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With November wrapped, GLITCH is back to spotlight some of the most inspiring visionaries and creators who have been on our radar this Autumn. In our second instalment of GLITCH’s Ones To Watch, we introduce our readership to buzz-worthy personalities who are nudging the barriers of fashion as we know it. Here are this month’s ones to watch: 


Born out of the British fashion capital, House of Autonomy is a digital designer label with a focus on amplifying queer visibility within online spaces. Joseph Boys-Smith, the label’s founder, hopes that the brand reflects an unapologetic queer liberation and incorporates iconography of past punk subcultures and queer history. At the brand’s heart is an alliance with non-conformity, and an excited desire to bend the restrictions and impeachments commonly placed upon queer voices and freedoms. Self-proclaiming themselves as a “Rebellious Digital Fashion Label”, House of Autonomy uses daring aesthetics, cuts, and styles in their digital wear. The brand draws inspiration from a story of pulsating nightlife, the economy of secrets, and passion. Their most recent collection, ‘Backstreet Lovers’ is inspired by the Backstreet Bar, a physical location in London’s epicentre highlighted for its rich history amongst the queer community who endured and showcased resilience throughout the AIDS crisis in the 80s. GLITCH is excited to see the digital creations and modern commentary that the house will continue to create, and further, how users will begin to play with their digital studs, lapels, and leathers, accentuating real-life outfits with a touch of pixelated grunge.


Bureau 555 is a tech-centric company encouraging brands to switch to virtual sampling, in a bid to both streamline and green-ify their testing process. Yet despite its advanced technology, Bureau 555 remains a brand rooted in simplicity. The studio has developed methods to digitize fabric and shape nearly identically, replicating a tangible experience on the screen. As such, the platform allows designers to initiate their design process with clicks and keyboards, rather than reels of fabric and wasted material, whilst having the same functionality that they would do in the flesh. With a mission to simplify 3D product creation, and remove daunting complexities, Bureau 555 has a clear accessibility aim. They hope that by translating physical work processes seamlessly into the digital world, they will encourage more brands to work consciously.


Medusa London is a brand that is ditching two traditions in one; they are discarding the wedding day aesthetic of bigger, better, and more, and simultaneously ditching the idea that sustainable can’t be luxury. Suffused with an edgy simplicity, their ethically made wedding dress range encourages brides to stand out, and not blend in with the formalities of the unspoken rule book. Their second-skin artisan-crafted dresses come in a range of unique silhouettes that are uncommonly walked down the aisle, but crucially, these dresses can be adapted and restyled into more everyday pieces. Medusa dresses are intended to live much longer than a mere 24 hours. GLITCH is intrigued at how Medusa London is rebuilding the image of the modern bride, and stamping on both dressing and societally ingrained traditions. Medusa London, as its name hints, wants to ditch the trope of the bridezilla and recraft the image of the modern woman as a buyer whose personality exudes through her image and choices.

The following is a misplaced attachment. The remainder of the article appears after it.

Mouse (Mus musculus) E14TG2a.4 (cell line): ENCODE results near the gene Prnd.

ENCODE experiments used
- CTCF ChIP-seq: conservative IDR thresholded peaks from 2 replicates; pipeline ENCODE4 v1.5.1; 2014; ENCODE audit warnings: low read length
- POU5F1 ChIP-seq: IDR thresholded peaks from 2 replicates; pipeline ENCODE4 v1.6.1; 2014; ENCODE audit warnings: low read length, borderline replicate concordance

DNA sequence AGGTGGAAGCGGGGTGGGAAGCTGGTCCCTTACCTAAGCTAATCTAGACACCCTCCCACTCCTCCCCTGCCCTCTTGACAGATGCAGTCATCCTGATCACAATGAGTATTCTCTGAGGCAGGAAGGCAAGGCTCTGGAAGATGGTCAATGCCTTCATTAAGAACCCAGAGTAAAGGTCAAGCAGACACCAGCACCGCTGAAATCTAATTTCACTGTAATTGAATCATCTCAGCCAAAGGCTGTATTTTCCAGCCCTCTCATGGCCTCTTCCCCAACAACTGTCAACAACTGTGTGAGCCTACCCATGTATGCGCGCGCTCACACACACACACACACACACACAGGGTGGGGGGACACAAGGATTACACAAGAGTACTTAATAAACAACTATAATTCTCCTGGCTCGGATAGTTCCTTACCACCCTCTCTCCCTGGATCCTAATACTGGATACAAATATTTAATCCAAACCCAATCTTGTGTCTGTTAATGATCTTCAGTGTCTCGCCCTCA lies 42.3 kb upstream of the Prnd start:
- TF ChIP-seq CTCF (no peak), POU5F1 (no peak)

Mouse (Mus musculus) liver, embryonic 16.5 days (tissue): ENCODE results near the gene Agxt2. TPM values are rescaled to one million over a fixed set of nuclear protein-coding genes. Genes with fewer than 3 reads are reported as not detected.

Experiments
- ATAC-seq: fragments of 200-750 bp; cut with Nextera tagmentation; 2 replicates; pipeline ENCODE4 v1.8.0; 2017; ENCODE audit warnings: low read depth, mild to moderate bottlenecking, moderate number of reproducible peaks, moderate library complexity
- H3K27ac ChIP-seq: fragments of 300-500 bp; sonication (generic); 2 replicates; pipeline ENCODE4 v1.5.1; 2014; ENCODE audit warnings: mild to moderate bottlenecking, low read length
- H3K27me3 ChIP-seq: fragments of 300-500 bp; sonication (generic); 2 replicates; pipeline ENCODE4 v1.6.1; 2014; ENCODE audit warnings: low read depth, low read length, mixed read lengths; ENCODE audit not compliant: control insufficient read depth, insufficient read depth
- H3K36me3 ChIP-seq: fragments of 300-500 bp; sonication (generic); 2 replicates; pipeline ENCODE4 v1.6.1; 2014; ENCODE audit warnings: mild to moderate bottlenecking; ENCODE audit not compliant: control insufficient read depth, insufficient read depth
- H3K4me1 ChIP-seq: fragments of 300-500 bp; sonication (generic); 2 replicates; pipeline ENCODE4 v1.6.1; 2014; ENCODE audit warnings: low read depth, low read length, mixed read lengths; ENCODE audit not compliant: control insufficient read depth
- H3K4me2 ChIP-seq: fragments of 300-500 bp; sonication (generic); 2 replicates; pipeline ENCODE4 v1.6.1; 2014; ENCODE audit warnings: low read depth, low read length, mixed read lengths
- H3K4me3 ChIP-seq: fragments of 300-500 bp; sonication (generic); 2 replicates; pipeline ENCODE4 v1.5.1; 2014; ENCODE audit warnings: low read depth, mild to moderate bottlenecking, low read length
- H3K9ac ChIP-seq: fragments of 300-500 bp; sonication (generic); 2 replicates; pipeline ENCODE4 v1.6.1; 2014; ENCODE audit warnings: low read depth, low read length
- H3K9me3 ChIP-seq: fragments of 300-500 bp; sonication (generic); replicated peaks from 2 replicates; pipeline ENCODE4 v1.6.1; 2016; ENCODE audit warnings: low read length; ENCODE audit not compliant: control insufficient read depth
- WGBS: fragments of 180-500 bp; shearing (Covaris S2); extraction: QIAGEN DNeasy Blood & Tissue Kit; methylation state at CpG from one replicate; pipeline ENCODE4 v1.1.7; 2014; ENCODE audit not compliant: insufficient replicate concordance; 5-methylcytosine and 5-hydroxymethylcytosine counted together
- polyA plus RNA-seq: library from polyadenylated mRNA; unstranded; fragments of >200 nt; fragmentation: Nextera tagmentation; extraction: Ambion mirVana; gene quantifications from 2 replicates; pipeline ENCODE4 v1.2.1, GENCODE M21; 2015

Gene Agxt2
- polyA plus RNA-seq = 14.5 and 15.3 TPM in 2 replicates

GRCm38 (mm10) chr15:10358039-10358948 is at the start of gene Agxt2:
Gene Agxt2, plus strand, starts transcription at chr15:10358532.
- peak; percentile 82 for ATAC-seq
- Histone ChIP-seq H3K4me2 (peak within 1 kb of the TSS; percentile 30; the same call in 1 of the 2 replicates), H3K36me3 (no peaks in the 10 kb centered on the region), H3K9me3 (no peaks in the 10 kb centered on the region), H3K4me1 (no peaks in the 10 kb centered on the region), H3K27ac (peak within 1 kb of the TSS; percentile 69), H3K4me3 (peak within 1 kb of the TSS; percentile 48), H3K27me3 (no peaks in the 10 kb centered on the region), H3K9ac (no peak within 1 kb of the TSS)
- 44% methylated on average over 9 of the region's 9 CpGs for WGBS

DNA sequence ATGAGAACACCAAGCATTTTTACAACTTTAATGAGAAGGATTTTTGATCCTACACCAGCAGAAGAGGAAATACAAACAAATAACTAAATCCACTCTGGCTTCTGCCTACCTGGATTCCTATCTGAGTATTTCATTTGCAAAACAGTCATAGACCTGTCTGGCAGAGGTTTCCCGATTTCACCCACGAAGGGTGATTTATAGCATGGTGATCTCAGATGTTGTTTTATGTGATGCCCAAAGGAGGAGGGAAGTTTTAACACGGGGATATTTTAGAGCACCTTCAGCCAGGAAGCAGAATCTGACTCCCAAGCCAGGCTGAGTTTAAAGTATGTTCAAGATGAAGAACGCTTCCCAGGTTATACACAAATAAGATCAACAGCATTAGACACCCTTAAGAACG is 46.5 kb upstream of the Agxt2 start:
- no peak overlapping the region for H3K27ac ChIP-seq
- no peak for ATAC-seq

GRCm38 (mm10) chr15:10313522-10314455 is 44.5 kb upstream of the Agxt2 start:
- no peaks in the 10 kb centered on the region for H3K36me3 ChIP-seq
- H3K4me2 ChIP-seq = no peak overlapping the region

Hedonism runs through the aesthetic at Krysvinczi, a brand collaboratively designed by the German-based Krystian Sokolowski and Vincent Ludwig. With an intention to bend the boundaries of menswear, their second collection was said to be an electrifying union of tradition and rebellion, attempting to offer newness. The brand comments across social media how they see fashion as an evolving entity, but one that should reflect our eternal essence as well as our social evolution of culture. Resultantly, their collections focus on pieces with baroque and quasi-royale influences, that are then manufactured in leathers and space-age prints. The effect is a beautiful juxtaposition. It seems very interesting how the Krysvinczi aesthetic monitors these diverging views of both the past and the future, and GLITCH is interested to see how the brand will continue to track these ever-parting concepts and the dissident representations of manhood.

Written by Hebe Street from GLITCH Magazine


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